Source: Archives of Ontario - N258 Reel
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Oct.?,p.?:JAMES S. McGUIRE - Was 82
Years of Age. James Stuart McGuire, a highly esteemed resident of Timmins since
1915, died at the home of his daughter, Mrs. S.R. McCoy, 121 Tamarack street,
at 7 o'clock Wednesday night, October 20th. Althougth 82 years of age he enjoyed
unusually good health until last summer. In July he had to take treatment in
St. Mary's hospital and it was found necessary to operate. He recovered sufficiently
from the operation to be able to return to his home, where, though confined
to his bed, he seemed to make some progress toward recovery. There was little
hope for his recovery, however, and Wednesday he passed peacefully away.
The late Mr. McGuire was born in Orangeville in 1861. In his younger days he was a famous lacrosse player and all his long life maintained a keen interest in all sports. For nearly thirty years no baseball match, no lacrosse or other sporting event seemed complete without the genial presence of "Dad" McGuire as he was affectionately known. During recent days he followed the World's series on the radio with as keen interest as ever. He was one of the pioneer busines men of Timmins. In recent years he had been living retired, but continued his keen but genial interest in people and events. He held a unique place in the affection of a wide circle. He is survived by one son, Frank, of Windsor, and one daughter, Mrs. S.R. McCoy, Timmins, and two sister, Mrs. E.J. Ellis (Annie) and Mrs. Fred Hatcher (Ida) both of Orangeville. --- The Timmins Advance.
Mr. McGuire was a son of the late Blaney and Elizabeth McGuire, early residents of Orangeville. He was born and educated in this town and in early life was widely for his prowess as a lacrosse player. With his brother, Blaney, founder of The Banner and for many years senior member of the partnership of McGuire & McKitrick, he was a member of the champion Dufferin lacrosse team of the late eighties. After leaving Orangeville he lived for several years in Gravenhurst, where he and his brother, the late Geo. L. Aiken ran a large general store business. Mr. McGuire never lost his interest in his home town, which he visited regularly at least once a year until a very few years ago. His demise removes another of the outstanding athletes who made Orangeville's lacrosse prowess famous across Canada in the eighties. Three of his fellow players, John W. Aiken, Hugh Greenis and Nat Linn, are still living in Orangeville. We are under the impression that they are the only members of the champion team who survive.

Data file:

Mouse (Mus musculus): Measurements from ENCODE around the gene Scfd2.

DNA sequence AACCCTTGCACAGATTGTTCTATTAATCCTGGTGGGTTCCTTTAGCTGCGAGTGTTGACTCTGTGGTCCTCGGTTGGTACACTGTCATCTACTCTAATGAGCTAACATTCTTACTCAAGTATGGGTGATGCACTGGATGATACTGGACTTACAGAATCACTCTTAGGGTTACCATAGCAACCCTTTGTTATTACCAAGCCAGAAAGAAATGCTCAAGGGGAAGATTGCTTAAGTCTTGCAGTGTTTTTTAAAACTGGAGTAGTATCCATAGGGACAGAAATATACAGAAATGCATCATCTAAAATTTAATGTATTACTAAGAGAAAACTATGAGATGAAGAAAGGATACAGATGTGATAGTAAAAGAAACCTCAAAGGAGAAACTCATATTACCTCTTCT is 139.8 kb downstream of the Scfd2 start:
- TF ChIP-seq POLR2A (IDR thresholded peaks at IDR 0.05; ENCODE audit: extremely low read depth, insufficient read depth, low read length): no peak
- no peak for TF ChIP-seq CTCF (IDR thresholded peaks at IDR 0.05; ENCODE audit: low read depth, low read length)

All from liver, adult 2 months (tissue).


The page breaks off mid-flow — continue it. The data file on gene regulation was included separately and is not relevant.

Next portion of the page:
The funeral service was held at Walker's Funeral Home in Timmins at 11 o'clock Friday morning. The remains were then brought to Orangeville for interment at 11 o'clock Saturday morning in the family plot in the Forest Lawn cemetery beside his wife, the former Elizabeth Van Allen, of Georgetown, who predeceased her husband eighteen years ago. Canon H.A. West-Mcmaster conducted the graveside service. Pallbearers were Messrs. Fred Hatcher, a brother-in-law, Horace McGuire and Stanley Parker, nephews, E.A. Robinson, Jas. Henderson and A.D. McKitrick. Many lovely flowers expressed the sympathy and esteem of Orangeville and Timmins friends. Among the relatives here for the funeral were the son and daughter, Mr. Frank McGuire, Windsor, and Mrs. S.R. McCoy, Timmins, Mr. W.H. McGuire, Hamilton, Miss Louise McGuire and Mr. Chas. Collett, Toronto, and Mr. Ray VanAllen, Windsor. Mr. McGuire was an uncle of Misses Ruth and Louise McGuire, West Broadway, and Miss Bessie Ellis, of the Public School teaching staff.
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